As for worry, what? Money? I never did find any gold at the end of the rainbow though I’ve tried to follow a few. Whatever is in my pocket today is all that matters. Words easy to say, easy to forget, but true for me.

I worry about my children, long-time adults, my grandchildren, babies and newly adult. From oldest to youngest, each has his own different problems. Don’t your kids? But our children are sharp; they are capable. They have the tools to work out their own solutions without my help, read that “interference”. Sure, I still worry a bit. It’s my job.

The sun has burned through the clouds again. Maybe I can work in my garden—maybe tomorrow.

Thanks for riding along with me. Sorry about the seat belts sticking. This old car has its quirks.  You’re a good listener. I feel better, now that I’ve shared with you. Say, would you like to swing by the In-and-Out for a cheese burger and chocolate shake? I’ll drive.

Sondra Ashton
HDN: Looking out my back door

July 13, 2017

Friday, July 7, 2017

Field of Dreams With Converse

Field of Dreams With Converse
            “I love my night life.”

            “You don’t have a night life,” my cousin Nancie, in Mexico for a three-week vacation in her house across the road from mine, countered. “You’re in bed when the sun goes down. What do you mean, night life?”

            “My dreams. I dream marvelous stories. I usually wake up feeling happy and full of energy. Most of the time I don’t remember my dreams once I’m out of bed.  Most of my dreams are like playing solitaire with a pinochle deck, but, lately, I feel that in my dreams I’m solving problems or answering questions.”

            About that time Nancie parked her car and we took our “old-woman shopping trolleys” out of the back and set out to stock up on fruits and veggies and a few necessities at the tianguis in Etzatlan. 

            We have our favorite vendors but there are always new and different things to see, especially since we don’t go every week. I bought 15 kilos of mangoes for 10 pesos a kilo. When you go to the IGA check out mangoes. I bought mine to make jam. It’s mango season.

            I hiked my mangoes back to the car, emptied my cart, and rolled it back to the market to fill up with 6 potatoes, 3 onions, 2 peppers, a pineapple, 6 guavas, lettuce, 5 tomatoes, 2 avocados, etc. Groceries for one.

            While prepping mangoes for jam at my outdoor kitchen, I mused about the dream I had last night.

            Several classmates and I set off on a trip together. We met somewhere vague—this is a dream, remember—and traveled in a large vehicle. At times it seemed like a tour bus. Other times we were clowns in a VW Beetle. We crossed eastern Montana. I distinctly recall going through Malta, Saco, Hinsdale, Glasgow, some places, recognized, some places, unknown. Dreams are quirky that way. They don’t make sense in the awake world.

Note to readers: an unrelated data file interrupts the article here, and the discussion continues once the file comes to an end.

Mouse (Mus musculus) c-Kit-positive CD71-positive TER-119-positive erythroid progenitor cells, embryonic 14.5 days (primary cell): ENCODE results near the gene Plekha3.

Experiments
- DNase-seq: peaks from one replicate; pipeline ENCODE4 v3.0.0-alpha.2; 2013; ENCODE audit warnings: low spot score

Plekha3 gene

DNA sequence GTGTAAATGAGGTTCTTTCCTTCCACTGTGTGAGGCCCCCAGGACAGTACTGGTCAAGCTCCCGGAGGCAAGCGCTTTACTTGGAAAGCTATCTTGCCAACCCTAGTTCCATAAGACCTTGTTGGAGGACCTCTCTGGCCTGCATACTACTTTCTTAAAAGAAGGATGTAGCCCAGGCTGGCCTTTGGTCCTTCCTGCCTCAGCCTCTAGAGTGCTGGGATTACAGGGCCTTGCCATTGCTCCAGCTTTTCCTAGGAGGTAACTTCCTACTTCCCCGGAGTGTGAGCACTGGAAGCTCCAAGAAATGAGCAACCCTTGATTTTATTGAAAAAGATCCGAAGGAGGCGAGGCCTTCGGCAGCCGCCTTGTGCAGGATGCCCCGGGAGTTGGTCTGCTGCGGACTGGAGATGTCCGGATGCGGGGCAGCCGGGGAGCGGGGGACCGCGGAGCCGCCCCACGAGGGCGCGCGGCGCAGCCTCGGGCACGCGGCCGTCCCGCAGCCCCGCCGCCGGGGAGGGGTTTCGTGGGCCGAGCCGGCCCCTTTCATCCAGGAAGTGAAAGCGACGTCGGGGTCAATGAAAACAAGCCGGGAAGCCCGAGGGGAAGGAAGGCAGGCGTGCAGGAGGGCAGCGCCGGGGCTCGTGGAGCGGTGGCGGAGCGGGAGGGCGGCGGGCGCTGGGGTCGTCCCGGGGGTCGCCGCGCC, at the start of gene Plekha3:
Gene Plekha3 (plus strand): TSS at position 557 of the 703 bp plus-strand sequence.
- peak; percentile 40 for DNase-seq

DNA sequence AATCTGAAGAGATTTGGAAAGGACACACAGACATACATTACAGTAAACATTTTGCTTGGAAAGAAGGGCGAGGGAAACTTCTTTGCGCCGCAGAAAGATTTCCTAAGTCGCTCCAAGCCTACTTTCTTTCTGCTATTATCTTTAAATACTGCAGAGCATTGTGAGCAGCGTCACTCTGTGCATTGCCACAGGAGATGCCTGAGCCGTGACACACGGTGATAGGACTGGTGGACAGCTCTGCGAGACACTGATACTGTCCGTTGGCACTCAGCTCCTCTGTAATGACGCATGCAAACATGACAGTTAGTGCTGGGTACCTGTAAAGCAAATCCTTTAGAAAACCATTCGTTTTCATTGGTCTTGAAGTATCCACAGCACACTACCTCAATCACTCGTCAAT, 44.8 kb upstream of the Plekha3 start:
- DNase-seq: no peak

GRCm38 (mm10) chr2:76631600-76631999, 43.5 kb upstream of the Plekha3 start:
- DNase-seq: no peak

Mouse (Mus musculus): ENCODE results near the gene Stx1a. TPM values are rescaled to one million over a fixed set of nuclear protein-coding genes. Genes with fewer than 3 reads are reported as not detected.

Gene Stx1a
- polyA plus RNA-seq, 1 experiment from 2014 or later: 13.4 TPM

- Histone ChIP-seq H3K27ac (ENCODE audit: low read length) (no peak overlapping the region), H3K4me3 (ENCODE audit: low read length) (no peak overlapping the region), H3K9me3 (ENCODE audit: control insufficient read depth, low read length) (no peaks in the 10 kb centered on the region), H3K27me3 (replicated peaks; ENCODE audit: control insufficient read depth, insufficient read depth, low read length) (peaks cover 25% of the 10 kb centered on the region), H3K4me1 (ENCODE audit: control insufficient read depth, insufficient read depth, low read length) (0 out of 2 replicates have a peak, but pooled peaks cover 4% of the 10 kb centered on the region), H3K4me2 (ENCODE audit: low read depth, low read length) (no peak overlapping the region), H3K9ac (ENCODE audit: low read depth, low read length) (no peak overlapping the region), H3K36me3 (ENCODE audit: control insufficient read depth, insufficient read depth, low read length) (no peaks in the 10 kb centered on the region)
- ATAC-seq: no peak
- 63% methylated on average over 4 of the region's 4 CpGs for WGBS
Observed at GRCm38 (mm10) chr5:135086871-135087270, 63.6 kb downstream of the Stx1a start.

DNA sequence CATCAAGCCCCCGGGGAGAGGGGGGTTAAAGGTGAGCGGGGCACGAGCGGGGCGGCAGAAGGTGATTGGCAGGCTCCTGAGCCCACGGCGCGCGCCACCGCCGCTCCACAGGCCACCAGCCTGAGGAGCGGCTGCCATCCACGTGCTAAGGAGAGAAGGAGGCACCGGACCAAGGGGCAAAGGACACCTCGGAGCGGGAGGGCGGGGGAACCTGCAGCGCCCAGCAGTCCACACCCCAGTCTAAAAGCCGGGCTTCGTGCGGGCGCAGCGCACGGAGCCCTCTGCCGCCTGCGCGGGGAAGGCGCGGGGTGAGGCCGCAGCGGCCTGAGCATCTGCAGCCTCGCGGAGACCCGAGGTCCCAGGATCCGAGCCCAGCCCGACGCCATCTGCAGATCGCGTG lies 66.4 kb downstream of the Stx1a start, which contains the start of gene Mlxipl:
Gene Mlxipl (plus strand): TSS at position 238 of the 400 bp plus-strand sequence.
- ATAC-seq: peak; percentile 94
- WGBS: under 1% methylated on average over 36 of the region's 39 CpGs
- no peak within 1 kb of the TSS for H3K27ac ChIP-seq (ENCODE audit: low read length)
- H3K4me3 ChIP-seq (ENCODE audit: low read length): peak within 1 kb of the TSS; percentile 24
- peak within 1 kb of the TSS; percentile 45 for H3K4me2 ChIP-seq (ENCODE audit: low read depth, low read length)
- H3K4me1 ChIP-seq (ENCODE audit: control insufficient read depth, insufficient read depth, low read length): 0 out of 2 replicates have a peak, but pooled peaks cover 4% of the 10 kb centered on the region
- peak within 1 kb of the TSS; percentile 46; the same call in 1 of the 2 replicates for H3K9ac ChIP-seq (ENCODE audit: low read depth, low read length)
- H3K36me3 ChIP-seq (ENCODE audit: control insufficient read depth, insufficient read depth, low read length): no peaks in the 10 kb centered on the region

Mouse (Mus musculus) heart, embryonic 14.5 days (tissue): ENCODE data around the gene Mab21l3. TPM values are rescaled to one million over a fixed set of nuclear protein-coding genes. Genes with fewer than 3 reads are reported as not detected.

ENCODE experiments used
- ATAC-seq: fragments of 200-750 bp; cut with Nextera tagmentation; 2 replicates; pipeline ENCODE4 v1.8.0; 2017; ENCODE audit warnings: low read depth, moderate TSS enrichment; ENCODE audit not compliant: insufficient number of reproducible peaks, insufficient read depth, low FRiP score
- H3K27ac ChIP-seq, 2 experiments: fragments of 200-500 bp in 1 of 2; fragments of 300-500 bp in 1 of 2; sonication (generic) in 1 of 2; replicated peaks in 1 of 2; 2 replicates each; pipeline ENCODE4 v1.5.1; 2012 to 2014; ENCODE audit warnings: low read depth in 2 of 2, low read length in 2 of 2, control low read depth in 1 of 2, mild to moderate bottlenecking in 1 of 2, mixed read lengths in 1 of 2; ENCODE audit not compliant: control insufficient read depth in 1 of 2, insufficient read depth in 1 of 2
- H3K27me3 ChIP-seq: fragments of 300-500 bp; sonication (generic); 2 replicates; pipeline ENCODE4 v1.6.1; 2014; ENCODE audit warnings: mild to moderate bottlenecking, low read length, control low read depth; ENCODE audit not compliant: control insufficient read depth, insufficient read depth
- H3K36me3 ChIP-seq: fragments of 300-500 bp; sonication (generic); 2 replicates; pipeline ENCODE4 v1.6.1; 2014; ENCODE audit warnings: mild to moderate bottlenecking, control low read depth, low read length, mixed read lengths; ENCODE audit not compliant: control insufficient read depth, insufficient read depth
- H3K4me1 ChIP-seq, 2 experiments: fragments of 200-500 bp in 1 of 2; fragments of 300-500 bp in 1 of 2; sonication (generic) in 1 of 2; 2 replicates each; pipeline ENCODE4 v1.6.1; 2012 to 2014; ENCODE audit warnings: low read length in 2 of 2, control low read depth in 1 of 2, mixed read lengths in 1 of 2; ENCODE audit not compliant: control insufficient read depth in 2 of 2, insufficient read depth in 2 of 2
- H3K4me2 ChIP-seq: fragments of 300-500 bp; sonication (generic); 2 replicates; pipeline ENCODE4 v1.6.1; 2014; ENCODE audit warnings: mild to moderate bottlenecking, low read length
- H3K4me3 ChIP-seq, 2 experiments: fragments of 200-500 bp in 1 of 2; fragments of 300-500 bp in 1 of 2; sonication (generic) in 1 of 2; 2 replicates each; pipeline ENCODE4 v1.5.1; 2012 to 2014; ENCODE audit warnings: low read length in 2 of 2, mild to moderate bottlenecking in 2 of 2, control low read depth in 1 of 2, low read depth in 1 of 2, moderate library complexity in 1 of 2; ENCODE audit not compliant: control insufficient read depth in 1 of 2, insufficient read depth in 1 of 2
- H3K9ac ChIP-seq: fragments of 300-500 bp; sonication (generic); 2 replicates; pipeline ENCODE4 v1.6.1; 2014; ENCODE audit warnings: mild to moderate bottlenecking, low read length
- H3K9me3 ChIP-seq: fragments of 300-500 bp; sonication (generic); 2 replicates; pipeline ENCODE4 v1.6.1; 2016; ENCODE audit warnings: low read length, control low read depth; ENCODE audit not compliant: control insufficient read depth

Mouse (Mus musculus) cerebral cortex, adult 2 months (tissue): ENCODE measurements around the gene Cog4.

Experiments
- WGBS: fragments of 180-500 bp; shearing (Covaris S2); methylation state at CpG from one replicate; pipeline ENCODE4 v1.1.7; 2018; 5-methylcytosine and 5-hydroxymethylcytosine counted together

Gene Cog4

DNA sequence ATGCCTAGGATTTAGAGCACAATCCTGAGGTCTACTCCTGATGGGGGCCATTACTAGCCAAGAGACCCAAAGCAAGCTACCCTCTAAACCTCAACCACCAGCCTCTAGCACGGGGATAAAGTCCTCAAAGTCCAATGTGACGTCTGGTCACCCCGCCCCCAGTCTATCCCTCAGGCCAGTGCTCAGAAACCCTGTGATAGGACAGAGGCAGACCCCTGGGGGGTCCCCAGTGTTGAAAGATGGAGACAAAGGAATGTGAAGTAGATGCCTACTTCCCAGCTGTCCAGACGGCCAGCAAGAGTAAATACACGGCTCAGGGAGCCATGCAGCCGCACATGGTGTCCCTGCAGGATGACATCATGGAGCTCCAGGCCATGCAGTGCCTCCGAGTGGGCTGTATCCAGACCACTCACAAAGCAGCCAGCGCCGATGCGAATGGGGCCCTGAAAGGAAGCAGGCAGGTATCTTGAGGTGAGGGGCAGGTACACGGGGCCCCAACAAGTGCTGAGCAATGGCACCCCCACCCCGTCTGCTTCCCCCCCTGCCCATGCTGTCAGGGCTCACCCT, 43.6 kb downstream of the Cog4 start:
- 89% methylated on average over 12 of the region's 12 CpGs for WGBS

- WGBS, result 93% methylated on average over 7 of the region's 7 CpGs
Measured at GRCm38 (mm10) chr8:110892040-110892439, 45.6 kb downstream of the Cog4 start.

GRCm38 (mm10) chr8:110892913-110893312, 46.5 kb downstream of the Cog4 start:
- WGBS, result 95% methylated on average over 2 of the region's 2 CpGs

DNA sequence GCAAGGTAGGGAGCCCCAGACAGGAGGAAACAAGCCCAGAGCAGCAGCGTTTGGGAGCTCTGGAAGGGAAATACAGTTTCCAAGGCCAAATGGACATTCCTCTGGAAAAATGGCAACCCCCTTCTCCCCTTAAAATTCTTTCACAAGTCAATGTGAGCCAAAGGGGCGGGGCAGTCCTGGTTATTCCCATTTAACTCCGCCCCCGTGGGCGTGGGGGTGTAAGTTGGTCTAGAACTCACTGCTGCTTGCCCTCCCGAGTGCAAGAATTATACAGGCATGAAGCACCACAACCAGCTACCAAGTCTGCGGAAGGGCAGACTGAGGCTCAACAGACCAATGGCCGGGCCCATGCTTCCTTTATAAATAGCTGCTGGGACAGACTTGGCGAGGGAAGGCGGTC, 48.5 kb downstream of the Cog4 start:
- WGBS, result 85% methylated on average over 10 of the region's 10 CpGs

Among those on the bus were Jerry and Lola, Karen, Jess and Sharon, Jane, Fred and Sandy, and Denise and Don. Jim climbed on the bus in Glasgow. We were on our way to a wedding in North Dakota. My dream wasn’t specific about who was getting married. Quirky dreams.  

            Half way across North Dakota, in the winter, I realized I’d forgotten to pack shoes to wear to the wedding. All I had were the sandals on my feet. Sandals, in winter snow, in North Dakota.

            I don’t usually recall my dreams in such detail. We drove into Rugby, (Yes, Virginia, there is a Rugby, ND) afternoon sun fading behind us, and I said, “Let’s go to a western-wear store. I’ll buy a pair of leather boots. Warm enough to keep my toes toasty yet dressy enough for the formal wedding.” I never claimed to be a fashion maven. 

            My friends milled throughout the small store and helped me pick winter boots, soft brown leather, exactly as I had imagined them to be, knee-high, lace-tie front, sheep’s wool lining, with fur trim around the top. Classy.

            Then a pair of classic Chuck Taylor Converse red high-tops jumped out and snared me. I had to have that pair of red Converse high-tops.

            While I tried on the shoes, Sharon sat down beside me. “How could you have forgotten to bring your shoes?”

            “Usually I travel alone. When I pack, I make a list and check it twice and then check it again. This trip we are traveling together. I had all of you with me so I didn’t need to worry.”

I woke up remembering all those details. When we have friends whom we are confident will be there for us, it doesn’t get any better than that.

Sondra Ashton
HDN: Looking out my back door

July 6, 2017

Friday, June 30, 2017

“Green, Green, It’s Green They Say. . .”

“Green, Green, It’s Green They Say. . .”